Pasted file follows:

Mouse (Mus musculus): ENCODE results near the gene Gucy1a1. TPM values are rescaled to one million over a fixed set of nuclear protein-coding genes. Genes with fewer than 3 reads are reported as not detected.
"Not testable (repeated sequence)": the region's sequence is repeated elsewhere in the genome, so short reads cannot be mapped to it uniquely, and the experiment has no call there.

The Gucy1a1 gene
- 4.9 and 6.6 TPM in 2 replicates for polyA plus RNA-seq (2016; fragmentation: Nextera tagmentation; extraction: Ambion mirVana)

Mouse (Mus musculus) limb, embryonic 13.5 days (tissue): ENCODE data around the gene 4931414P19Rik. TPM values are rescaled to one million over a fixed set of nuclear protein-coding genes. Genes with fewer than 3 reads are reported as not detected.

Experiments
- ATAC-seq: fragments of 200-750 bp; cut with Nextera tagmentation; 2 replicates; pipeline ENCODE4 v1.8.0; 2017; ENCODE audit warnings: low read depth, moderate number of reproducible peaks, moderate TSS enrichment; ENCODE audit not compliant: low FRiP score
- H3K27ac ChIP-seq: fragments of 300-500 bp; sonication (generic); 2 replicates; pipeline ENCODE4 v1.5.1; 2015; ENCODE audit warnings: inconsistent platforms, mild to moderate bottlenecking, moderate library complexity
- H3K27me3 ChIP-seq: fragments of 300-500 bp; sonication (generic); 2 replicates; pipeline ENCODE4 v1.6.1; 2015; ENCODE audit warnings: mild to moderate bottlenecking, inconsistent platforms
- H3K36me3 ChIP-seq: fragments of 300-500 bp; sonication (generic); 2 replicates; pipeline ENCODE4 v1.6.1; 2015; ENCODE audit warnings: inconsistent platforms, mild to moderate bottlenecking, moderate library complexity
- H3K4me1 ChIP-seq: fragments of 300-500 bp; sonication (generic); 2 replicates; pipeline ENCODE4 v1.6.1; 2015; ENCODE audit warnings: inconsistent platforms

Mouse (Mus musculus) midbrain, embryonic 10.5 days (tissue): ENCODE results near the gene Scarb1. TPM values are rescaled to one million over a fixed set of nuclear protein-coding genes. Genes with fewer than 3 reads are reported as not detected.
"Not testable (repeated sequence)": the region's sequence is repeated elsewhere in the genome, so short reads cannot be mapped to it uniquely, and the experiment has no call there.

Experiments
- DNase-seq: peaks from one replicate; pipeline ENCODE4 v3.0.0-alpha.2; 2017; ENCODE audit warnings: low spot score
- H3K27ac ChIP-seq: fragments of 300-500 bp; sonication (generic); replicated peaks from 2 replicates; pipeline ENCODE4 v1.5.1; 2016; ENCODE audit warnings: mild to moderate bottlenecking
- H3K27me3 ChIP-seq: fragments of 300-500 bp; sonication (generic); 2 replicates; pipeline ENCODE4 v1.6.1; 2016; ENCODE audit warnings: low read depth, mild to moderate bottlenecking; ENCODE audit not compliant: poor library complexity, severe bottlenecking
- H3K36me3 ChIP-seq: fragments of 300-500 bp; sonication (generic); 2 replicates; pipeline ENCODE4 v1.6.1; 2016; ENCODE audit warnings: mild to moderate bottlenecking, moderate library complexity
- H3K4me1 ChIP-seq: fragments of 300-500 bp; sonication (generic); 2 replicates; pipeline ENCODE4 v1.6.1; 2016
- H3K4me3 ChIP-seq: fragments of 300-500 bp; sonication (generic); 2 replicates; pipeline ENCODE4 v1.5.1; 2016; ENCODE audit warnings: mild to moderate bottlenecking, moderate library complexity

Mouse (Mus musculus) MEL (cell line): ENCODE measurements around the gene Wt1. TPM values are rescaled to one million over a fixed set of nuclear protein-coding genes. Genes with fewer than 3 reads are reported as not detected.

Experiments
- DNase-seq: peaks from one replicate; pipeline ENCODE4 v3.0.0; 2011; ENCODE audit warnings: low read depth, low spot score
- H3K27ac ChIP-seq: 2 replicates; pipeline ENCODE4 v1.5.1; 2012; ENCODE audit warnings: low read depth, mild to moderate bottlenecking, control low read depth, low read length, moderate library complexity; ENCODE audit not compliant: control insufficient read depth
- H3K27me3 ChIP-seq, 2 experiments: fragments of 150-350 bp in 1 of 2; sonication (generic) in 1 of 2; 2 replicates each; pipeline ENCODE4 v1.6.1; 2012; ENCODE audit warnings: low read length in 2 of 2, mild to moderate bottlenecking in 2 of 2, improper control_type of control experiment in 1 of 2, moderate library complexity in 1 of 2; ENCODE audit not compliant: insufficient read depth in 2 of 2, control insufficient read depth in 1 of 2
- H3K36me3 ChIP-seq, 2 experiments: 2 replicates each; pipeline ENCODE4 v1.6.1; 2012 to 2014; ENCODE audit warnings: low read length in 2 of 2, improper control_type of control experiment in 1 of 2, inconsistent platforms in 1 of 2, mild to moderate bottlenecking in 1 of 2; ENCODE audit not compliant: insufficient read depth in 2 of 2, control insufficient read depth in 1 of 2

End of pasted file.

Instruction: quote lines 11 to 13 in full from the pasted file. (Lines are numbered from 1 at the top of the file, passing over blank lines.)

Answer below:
- H3K4me1 ChIP-seq: fragments of 300-500 bp; sonication (generic); 2 replicates; pipeline ENCODE4 v1.6.1; 2015; ENCODE audit warnings: inconsistent platforms

Mouse (Mus musculus) midbrain, embryonic 10.5 days (tissue): ENCODE results near the gene Scarb1. TPM values are rescaled to one million over a fixed set of nuclear protein-coding genes. Genes with fewer than 3 reads are reported as not detected.
"Not testable (repeated sequence)": the region's sequence is repeated elsewhere in the genome, so short reads cannot be mapped to it uniquely, and the experiment has no call there.